Stars: Tom Mison, Nicole Beharie, Orlando Jones, Katia Winter, Nicholas Gonzalez, Charles Malik Whitfield, Matthew Lintz
Writer: Melissa Blake, series created by Phillip Iscove & Alex Kurtzman & Roberto Orci & Len Wiseman
Director: Ernest Dickerson
Network: Fox, Mondays @ 9 PM
Original Airdate: October 14, 2013
One of the genuine charms of SLEEPY HOLLOW as a series is that the episodes are unafraid to cram in whatever may work, and accelerates past the potentially dull stuff by having characters facilitate whatever needs to be done. However, in “John Doe,” the show overdoes this a bit.
When Abbie (Nicole Beharie) is called to investigate the identity of a young boy, Thomas (Matthew Lintz), who has collapsed in the street – and who we’ve seen in the forest running from a Horseman (though this one has a head) – Ichabod (Tom Mison) recognizes the language the child speaks as Middle English from the time of Chaucer.
Thomas says he’s fromRoanoke, which Ichabod deduces is the famed lost colony. Ichabod and Abbie find theRoanokepeople living on a little island in the forest – unchanged from just before their disappearance in approximately 1590. Ichabod thinks that if they can bring Thomas back to the colony, the boy will be cured, and so perhaps will those he’s infected.
When Ichabod and Abbie emerge from the forest, Ichabod is infected. Over Abbie’s objections, Ichabod is placed in hospital quarantine, where he loses consciousness and finds himself communing in limbo with his wife Katrina (Katia Winter), who warns Ichabod that he’s dying.
Abbie convinces her boss Captain Irving (Orlando Jones) to allow her to spirit Ichabod and Thomas back toRoanoke. She accomplishes this. Ichabod almost dies en route, but Abbie gives him a shot of adrenaline and he and Abbie get Thomas back to the village. Abbie has realized thatRoanoke’s water holds the cure to the disease, so Ichabod and Thomas go into the village spring. They are confronted by the Horseman of Pestilence, but the Horseman vanishes when the waters cure Ichabod and Thomas. Then Ichabod and Abbie leave the village, which begins to evaporate behind them. Ichabod realizes that everyone inRoanokewas already dead – the Horseman lured Thomas out to spread plague, though Ichabod and Abbie have prevented this by their actions (all of the Sleepy Hollow residents who were infected are now mysteriously cured).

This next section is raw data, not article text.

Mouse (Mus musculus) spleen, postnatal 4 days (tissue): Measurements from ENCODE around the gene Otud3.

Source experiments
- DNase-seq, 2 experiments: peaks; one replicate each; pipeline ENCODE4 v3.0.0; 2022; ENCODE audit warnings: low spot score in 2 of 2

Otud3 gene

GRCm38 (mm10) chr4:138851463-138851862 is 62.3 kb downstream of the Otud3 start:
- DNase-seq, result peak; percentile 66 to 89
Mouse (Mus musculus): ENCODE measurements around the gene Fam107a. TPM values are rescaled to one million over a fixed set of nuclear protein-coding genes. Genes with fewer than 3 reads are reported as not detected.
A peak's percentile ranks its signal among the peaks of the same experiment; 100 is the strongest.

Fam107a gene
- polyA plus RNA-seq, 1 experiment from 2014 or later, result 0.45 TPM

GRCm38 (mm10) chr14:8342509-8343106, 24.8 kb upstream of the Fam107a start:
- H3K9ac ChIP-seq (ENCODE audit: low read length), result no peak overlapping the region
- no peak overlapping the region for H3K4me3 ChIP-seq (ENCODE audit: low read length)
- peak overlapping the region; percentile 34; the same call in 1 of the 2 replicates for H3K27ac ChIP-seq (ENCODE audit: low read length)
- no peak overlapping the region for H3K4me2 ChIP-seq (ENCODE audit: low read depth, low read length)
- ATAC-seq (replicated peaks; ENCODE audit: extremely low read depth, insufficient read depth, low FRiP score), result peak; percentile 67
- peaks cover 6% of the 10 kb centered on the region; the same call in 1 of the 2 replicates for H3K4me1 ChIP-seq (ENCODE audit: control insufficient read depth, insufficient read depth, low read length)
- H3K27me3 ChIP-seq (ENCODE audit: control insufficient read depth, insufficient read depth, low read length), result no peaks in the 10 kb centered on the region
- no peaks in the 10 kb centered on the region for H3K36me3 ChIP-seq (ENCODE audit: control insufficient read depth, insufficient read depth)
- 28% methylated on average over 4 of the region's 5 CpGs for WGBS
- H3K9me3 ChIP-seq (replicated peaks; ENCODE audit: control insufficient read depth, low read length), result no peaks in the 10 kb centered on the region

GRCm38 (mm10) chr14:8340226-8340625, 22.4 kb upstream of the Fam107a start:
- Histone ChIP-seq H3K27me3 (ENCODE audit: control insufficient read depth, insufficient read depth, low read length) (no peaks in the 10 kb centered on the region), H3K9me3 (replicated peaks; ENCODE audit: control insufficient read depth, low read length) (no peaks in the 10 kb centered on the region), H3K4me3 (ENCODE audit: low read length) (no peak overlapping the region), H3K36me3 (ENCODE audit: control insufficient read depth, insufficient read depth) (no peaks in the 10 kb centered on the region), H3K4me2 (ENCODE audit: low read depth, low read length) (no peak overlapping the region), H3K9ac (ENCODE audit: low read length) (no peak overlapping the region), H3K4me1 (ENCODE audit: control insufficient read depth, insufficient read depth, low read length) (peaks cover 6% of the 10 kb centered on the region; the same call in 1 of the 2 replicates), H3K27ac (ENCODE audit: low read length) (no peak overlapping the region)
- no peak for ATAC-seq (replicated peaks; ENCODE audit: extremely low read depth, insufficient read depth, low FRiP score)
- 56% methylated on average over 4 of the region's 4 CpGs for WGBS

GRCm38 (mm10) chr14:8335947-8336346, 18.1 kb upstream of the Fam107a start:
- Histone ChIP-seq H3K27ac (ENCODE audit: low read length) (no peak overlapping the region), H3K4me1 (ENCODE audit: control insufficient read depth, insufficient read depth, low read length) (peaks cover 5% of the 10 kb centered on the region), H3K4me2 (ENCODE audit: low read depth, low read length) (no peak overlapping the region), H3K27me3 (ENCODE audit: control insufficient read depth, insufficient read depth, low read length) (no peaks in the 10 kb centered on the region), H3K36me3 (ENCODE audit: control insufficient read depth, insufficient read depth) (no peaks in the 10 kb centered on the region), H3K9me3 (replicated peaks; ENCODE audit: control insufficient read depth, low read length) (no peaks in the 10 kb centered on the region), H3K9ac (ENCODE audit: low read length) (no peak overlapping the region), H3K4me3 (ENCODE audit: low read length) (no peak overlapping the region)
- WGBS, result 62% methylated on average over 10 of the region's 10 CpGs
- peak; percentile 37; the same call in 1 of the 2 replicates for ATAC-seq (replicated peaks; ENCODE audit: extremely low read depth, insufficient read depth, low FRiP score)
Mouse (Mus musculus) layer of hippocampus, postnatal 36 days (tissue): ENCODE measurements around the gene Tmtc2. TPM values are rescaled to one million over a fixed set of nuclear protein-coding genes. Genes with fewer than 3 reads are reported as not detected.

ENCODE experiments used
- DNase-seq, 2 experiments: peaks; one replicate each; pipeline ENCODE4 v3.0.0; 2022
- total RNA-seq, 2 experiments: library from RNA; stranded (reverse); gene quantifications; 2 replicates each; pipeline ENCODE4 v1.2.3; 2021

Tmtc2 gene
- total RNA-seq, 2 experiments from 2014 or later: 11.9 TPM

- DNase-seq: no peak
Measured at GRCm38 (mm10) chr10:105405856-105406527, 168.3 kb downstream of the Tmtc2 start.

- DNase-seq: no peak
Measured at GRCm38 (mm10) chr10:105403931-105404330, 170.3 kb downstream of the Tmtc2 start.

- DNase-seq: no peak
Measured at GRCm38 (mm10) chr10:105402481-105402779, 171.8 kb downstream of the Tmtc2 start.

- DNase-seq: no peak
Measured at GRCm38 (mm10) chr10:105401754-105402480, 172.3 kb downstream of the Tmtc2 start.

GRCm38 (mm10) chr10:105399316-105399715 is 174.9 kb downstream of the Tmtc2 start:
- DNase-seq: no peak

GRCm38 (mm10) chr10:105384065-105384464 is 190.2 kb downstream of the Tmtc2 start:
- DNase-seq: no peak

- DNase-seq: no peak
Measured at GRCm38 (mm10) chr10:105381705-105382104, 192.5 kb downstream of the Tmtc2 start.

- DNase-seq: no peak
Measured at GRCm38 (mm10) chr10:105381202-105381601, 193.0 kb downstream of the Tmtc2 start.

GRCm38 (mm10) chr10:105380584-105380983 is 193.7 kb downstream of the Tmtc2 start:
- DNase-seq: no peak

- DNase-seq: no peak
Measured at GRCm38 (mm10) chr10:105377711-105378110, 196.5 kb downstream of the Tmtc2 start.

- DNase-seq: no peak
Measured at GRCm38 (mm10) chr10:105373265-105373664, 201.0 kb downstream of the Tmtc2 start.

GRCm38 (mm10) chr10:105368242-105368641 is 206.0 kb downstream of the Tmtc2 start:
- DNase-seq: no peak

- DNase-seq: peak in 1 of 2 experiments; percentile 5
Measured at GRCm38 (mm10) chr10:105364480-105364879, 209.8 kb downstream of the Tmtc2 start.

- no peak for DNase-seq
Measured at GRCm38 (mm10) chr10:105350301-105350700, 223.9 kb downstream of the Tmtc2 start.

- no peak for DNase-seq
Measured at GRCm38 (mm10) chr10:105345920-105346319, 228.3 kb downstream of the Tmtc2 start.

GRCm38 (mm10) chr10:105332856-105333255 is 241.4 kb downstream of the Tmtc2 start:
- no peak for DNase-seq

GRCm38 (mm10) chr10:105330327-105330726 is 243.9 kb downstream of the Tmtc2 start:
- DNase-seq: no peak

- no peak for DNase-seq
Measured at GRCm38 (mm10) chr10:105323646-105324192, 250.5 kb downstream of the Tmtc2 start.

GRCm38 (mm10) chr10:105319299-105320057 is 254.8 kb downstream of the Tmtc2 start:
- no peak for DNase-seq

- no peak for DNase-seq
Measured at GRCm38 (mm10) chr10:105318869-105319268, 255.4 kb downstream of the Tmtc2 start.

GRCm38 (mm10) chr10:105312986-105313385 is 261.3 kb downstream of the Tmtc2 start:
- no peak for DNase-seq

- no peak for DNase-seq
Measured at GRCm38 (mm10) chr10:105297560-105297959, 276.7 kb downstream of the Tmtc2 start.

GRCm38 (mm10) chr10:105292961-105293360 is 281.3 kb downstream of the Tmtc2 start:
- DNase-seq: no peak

Even by the standards of SLEEPY HOLLOW in its early days, this is a bit much. If theRoanoke folks are dead, why are they all still in their village? Shouldn’t their souls have gone somewhere by now, or at least realized that time seems to be standing still? Can’t Pestilence figure out a slightly more direct route to this world than via a contagious ghost? How come Abbie doesn’t get sick? How does the nearly dead Ichabod carry a child through a forest? Even with the “this just might work” dialogue between Abbie and Irving, would it really be that fast and easy to get Ichabod and Thomas on the road?
Any story, especially one that’s as entertainingly told as SLEEPY HOLLOW, can sustain a couple of these questions, but this is a heavy load for one hour of commercial broadcast TV. The episode does of course have its pleasures, like Ichabod being vexed by plastic casing and referring to it darkly as an “impenetrable barrier.” Abbie also gets to balance her old and new beliefs in a way that respects both, which is good. Still, next time out, it is to be hoped that we’ll get a few less questions, with a little more time devoted to each of the ones that arise.
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Article:TV Review: SLEEPY HOLLOW -Season 1 – “John Doe”